However idiotic and creepy the author’s views on gay people are, this (from what I understand) very loose adaptation is a terrifically conceived, well-acted spectacle. The action scenes are well-orchestrated without hovering over the violence, and the movie never loses sight of the fact that these are children being trained for war.  It also features several young stars who have given great performances in recent years, from Hugo’s Asa Butterfield to True Grit’s Hailee Steinfeld and Little Miss Sunshine. Grade: B

Bastards

Bastards- Claire Denis’ latest is an unremittingly bleak neonoir about, among other things, sex trafficking.  She is a master of using expressive close-ups with her talented crew of performers; however, that humanity is in the service of a bleak and often overly-callous story. I walked away from Bastards not really feeling anything for the characters, but there are sequences so grotesque and haunting that the movie is undeniably effective.  I look forward to seeing it again and (hopefully) appreciating it a little more.  Grade: B-

06-enough-said

Enough Said- Nicole Holofcener has directed some of my favorite episodes of Parks and Recreation and Enlightened.  That being said, both of the movies I’ve seen by her (this and Please Give) are pretty unbearable.  Though there are a pair of excellent performances from Julia Louis-Dreyfuss and the late James Gandolfini, Enough Said feels half-conceived and lazily executed.  The conflict, that a woman is dating a friend’s ex and starts seeing his flaws the more she gossips about him, could be resolved in three minutes.  The story is so enthralled by a condescending upper middle class whiteness that it never seems to grasp that.  Grade: D+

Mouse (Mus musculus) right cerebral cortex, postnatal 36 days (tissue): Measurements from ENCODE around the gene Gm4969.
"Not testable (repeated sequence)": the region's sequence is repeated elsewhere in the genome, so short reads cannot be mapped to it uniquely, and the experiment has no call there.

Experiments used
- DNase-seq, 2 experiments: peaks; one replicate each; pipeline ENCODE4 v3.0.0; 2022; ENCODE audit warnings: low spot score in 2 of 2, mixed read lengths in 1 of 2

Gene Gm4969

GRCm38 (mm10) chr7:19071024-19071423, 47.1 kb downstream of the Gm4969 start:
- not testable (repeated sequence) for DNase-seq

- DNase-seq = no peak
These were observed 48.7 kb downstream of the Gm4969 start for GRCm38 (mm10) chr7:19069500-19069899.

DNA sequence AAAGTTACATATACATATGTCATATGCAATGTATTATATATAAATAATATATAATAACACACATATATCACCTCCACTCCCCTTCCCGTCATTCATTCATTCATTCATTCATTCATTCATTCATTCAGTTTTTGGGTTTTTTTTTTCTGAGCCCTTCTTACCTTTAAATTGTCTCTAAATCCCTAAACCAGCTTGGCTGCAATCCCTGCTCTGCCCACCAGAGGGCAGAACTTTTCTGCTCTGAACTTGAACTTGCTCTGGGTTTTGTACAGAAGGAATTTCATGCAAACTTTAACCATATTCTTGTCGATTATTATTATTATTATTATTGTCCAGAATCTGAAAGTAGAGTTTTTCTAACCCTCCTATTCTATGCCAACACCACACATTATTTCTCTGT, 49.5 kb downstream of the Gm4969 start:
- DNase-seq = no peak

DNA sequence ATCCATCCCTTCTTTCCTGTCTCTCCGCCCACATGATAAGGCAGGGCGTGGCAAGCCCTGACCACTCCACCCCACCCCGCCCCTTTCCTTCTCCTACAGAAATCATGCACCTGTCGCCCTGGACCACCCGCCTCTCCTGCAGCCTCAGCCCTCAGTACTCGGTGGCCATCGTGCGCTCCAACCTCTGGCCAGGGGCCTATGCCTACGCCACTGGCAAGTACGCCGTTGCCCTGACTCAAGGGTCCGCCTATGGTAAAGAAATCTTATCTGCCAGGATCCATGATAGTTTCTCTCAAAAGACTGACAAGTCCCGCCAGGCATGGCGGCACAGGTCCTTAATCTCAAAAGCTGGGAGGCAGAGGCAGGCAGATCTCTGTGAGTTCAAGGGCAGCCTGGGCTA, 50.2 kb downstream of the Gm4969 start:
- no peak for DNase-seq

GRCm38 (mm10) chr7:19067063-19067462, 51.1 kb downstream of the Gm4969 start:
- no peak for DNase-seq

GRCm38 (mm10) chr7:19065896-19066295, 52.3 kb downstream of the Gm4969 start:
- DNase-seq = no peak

passion04

Passion- See Brian De Palma’s latest instead of the remake of Carrie.  It has a very, very uneven first half but by the time the corporate revenge narrative double and triple reversed I was enthralled at the spectacle.  The ballet/murder split-screen is among the finest and most beautifully done sequences this director has ever done, which is saying quite a bit.  Grade: C

carrie-2013

Carrie- De Palma’s Carrie is easily one of my favorite horror movies of all time, so I was extremely skeptical about a remake.  Kimberly Pierce seemed like the right choice to tap into the isolation of Carrie White, but the final product has none of the outcast humanity or grit of her other films.  Sadly, it felt like Stephen King’s story had been adapted to the world of an uninteresting CW show.  The crucial prom scene goes off without a hitch, and Julianne Moore is dementedly over-the-top as Carrie’s religious nut mother, but the movie is stale and uninteresting. Grade: D